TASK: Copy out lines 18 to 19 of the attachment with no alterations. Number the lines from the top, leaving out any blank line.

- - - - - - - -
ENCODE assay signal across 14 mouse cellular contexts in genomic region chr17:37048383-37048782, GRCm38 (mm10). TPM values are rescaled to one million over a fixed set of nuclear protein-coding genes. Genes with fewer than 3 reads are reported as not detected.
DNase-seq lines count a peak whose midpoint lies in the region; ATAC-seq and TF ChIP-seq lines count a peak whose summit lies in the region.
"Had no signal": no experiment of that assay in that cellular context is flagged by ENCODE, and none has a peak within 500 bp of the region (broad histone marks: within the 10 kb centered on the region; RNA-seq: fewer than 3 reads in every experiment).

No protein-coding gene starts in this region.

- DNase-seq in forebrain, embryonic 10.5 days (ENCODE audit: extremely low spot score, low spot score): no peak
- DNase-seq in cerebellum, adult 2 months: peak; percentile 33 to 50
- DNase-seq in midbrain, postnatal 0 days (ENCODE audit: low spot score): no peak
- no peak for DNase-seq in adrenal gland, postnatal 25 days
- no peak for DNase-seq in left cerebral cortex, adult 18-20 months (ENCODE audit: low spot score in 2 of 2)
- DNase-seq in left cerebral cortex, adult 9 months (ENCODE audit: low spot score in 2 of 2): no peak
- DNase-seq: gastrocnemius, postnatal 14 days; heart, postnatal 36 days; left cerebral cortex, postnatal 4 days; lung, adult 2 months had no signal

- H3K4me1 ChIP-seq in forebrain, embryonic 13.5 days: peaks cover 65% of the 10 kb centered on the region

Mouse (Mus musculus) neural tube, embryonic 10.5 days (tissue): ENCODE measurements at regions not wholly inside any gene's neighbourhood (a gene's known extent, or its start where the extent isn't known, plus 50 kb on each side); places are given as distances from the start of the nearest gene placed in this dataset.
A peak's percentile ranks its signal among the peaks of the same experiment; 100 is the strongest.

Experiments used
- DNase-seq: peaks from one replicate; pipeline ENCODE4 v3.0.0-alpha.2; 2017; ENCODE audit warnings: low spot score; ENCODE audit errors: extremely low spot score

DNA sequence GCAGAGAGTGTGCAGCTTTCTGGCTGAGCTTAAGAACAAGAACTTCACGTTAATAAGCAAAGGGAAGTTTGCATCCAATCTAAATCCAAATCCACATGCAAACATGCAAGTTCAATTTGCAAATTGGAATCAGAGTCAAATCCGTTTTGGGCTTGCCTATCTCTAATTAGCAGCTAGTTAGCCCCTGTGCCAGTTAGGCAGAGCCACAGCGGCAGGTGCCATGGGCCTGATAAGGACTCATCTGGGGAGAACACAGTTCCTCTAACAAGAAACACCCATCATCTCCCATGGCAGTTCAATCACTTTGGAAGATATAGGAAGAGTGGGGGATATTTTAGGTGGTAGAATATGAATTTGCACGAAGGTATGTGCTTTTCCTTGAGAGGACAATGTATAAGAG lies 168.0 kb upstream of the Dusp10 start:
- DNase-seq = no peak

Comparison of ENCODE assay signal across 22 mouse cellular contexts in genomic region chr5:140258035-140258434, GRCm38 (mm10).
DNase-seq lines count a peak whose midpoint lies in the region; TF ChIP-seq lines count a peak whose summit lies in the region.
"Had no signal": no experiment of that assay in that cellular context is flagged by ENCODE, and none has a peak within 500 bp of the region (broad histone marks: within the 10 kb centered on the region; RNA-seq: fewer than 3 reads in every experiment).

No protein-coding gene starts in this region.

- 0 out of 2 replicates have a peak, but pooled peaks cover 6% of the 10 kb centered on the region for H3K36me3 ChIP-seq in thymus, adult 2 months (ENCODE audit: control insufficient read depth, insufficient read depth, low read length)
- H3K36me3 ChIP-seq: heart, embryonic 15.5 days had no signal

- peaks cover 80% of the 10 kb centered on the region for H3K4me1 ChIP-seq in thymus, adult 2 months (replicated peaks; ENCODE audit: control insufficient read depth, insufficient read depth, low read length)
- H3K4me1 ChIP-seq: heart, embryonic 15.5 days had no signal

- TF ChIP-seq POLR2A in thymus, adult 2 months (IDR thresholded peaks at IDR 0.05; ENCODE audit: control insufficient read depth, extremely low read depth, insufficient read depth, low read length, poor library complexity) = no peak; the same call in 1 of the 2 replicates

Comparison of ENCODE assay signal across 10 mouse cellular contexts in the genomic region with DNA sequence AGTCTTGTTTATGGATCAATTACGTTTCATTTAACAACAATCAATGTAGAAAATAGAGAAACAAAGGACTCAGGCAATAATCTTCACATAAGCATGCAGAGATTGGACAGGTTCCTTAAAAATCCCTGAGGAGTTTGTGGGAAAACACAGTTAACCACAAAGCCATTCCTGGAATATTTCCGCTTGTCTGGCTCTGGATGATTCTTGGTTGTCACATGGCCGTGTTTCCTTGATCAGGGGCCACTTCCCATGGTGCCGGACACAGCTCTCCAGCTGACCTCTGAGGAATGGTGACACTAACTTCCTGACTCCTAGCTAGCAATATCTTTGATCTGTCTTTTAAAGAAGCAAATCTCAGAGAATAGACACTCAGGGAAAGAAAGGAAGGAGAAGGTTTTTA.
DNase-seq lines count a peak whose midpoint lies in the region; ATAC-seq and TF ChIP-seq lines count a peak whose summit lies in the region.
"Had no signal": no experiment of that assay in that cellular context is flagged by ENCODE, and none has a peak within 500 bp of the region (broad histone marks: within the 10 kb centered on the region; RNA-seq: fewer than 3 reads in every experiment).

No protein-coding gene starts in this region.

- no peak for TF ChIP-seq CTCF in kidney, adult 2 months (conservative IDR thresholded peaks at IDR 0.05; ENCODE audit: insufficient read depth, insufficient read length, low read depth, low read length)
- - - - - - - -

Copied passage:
- DNase-seq = no peak

Comparison of ENCODE assay signal across 22 mouse cellular contexts in genomic region chr5:140258035-140258434, GRCm38 (mm10).